NATIONAL RIGHT TO CARRY. The right of self-defense doesn’t stop at the end of your driveway. That’s why I have a concealed carry permit and why tens of millions of Americans do too. That permit should be valid in all 50 states. A driver’s license works in every state, so it’s common sense that a concealed carry permit should work in every state. If we can do that for driving – which is a privilege, not a right – then surely we can do that for concealed carry, which is a right, not a privilege.
MILITARY BASES AND RECRUITING CENTERS. Banning our military from carrying firearms on bases and at recruiting centers is ridiculous. We train our military how to safely and responsibly use firearms, but our current policies leave them defenseless. To make America great again, we need a strong military. To have a strong military, we need to allow them to defend themselves.
H/T Right Scoop
Walker’s campaign called a 6 p.m. news conference in Madison for an undisclosed topic.
The most recent poll after the last Republican debate had Walker down to 0 percent.
The New York Times was the first to report Walker was quitting the race. A Walker campaign representative did not return a request for comment from TheBlaze.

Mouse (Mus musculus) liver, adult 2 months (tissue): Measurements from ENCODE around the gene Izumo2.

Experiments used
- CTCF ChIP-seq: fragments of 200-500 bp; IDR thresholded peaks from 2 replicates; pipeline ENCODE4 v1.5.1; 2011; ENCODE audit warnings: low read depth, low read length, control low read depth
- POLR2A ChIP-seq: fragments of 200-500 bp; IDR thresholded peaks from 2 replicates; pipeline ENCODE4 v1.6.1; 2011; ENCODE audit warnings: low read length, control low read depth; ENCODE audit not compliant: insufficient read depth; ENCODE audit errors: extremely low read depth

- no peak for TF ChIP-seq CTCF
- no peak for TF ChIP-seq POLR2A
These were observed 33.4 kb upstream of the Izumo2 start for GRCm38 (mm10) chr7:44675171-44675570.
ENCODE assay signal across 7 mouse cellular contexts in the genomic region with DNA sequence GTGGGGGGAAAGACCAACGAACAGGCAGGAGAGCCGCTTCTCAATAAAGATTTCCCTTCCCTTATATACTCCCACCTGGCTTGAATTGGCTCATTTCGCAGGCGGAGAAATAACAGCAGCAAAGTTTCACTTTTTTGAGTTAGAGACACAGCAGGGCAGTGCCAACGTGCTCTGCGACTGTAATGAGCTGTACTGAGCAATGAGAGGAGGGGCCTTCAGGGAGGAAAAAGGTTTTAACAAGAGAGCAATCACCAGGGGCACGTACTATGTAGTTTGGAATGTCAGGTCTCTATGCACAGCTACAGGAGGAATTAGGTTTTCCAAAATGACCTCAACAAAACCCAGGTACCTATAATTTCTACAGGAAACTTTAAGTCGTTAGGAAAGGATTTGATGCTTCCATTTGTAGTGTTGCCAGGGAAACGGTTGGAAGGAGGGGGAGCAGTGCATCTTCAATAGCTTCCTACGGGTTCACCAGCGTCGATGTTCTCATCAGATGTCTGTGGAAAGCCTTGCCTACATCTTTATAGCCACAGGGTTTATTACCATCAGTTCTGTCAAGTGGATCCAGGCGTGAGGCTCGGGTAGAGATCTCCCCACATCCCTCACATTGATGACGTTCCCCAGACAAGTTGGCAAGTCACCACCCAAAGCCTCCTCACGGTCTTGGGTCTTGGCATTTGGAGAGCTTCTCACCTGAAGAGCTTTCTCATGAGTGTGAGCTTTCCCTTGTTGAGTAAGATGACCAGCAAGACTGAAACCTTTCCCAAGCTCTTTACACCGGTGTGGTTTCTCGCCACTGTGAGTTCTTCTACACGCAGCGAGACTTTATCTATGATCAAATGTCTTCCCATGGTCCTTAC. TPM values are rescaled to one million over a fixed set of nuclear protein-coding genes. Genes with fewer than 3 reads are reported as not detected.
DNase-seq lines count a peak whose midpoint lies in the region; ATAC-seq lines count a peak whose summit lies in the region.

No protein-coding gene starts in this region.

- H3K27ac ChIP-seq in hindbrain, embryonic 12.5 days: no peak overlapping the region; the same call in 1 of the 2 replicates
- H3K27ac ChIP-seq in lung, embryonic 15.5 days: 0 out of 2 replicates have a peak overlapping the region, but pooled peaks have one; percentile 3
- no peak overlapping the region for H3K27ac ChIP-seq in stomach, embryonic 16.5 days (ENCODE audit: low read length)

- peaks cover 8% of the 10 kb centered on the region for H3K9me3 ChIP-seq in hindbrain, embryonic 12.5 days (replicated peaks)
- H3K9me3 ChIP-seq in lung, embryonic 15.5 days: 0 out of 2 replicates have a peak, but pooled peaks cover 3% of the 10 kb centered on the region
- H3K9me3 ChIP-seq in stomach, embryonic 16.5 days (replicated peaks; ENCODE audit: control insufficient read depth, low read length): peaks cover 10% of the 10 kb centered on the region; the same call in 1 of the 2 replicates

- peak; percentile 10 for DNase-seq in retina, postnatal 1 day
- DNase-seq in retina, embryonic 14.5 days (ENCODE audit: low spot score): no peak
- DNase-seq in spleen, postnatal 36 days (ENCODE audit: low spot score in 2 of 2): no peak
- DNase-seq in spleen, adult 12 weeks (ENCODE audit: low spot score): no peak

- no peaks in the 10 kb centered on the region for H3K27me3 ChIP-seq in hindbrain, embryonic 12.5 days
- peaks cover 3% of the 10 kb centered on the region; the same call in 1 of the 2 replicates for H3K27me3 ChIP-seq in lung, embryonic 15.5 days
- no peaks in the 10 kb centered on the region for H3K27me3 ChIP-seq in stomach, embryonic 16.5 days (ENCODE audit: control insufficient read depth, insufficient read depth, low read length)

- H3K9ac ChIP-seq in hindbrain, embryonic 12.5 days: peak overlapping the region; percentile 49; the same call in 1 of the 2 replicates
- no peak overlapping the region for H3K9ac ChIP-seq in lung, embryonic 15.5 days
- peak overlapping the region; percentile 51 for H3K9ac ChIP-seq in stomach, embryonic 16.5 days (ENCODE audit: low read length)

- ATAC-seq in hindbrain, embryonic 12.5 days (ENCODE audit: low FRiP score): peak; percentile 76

Walker has touted himself as the battle-tested conservative governor in a blue state who won three times in four years. He once led in Iowa and had polled well nationally, but neither of his debate performances were particularly strong.
Walker is the second candidate to drop out, leaving the still-crowded GOP presidential field with 15 candidates.
Former Texas Gov. Rick Perry was the first to depart, but his exit was less surprising, as he never caught fire – in contrast to Walker, who until recently was polling in the top three.
Walker was elected governor of Wisconsin in 2010, promising to reign in the state’s pension system. He gained national fame in battling state-employee unions. The unions pushed a recall election in 2012, which Walker won, then went on to get re-elected handily in 2014.
Ed Lists The 7 Other GOP Presidential Candidates Who Should Drop Out Of The Race Immediately